Plant Pathology Department
The N-glycan structures of the antigenic variants of chlorovirus PBCV-1 major capsid protein help to identify the virus-encoded glycosyltransferases
Date of this Version
Published in Journal of Biological Chemistry, April 5, 2019, vol. 294, no. 14, pp 5688-5699
The chlorovirus Paramecium bursaria chlorella virus 1 (PBCV-1) is a large dsDNA virus that infects the microalga Chlorella variabilis NC64A. Unlike most other viruses, PBCV-1 encodes most, if not all, of the machinery required to glycosylate its major capsid protein (MCP). The structures of the four N-linked glycans from the PBCV-1 MCP consist of nonasaccharides, and similar glycans are not found elsewhere in the three domains of life. Here, we identified the roles of three virus-encoded glycosyltransferases (GTs) that have four distinct GT activities in glycan synthesis. Two of the three GTs were previously annotated as GTs but the third GT was identified in this study. We determined the GT functions by comparing the wild-type glycan structures from PBCV-1 with those from a set of PBCV-1 spontaneous GT genes mutants resulting in antigenic variants having truncated glycan structures. According to our working model, the virus gene a064r encodes a GT with three domains: domain 1 has a β-L-rhamnosyltransferase activity, domain 2 has an α -L-rhamnosyltransferase activity and domain 3 is a methyltransferase that decorates two positions in the terminal α -L-rhamnose (Rha) unit. The a075l gene encodes a β -xylosyltransferase that attaches the distal D-xylose (Xyl) unit to the L-fucose (Fuc) that is part of the conserved N-glycan core region. Lastly, gene a071r encodes a GT that is involved in the attachment of a semiconserved element, α-D-Rha, to the same L-Fuc in the core region. Our results uncover GT activities that assemble four of the nine residues of the PBCV-1 MCP N-glycans.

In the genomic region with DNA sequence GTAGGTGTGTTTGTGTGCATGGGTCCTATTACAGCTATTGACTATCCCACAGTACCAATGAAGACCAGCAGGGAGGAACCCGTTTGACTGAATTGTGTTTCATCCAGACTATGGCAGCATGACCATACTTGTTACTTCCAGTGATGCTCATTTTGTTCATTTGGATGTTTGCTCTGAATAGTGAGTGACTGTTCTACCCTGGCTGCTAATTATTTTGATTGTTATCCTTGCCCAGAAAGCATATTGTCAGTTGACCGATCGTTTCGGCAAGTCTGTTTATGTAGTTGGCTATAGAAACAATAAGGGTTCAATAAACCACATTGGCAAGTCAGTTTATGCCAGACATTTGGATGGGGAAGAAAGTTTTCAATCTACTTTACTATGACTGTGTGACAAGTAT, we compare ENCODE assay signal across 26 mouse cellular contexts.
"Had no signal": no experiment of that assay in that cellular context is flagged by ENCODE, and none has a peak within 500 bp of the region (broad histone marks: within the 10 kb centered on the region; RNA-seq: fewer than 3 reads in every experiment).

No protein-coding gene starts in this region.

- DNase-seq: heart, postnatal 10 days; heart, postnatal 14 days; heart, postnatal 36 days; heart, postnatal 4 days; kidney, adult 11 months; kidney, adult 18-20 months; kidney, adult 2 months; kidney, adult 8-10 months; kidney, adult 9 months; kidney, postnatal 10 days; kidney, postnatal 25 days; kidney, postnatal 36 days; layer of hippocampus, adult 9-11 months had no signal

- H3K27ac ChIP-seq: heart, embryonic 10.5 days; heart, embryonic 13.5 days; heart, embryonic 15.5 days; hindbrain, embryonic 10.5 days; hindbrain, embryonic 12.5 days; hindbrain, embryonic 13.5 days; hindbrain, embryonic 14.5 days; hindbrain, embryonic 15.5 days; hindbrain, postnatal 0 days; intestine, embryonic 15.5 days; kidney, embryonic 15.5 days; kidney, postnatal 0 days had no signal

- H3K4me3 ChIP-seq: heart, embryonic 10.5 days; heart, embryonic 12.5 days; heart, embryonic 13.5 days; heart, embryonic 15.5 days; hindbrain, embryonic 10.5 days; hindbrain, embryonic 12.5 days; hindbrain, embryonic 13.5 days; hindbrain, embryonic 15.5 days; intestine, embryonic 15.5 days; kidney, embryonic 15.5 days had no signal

Includes supplemental material.
Copyright © 2019 American Society for Biochemistry and Molecular Biology
Used by permission.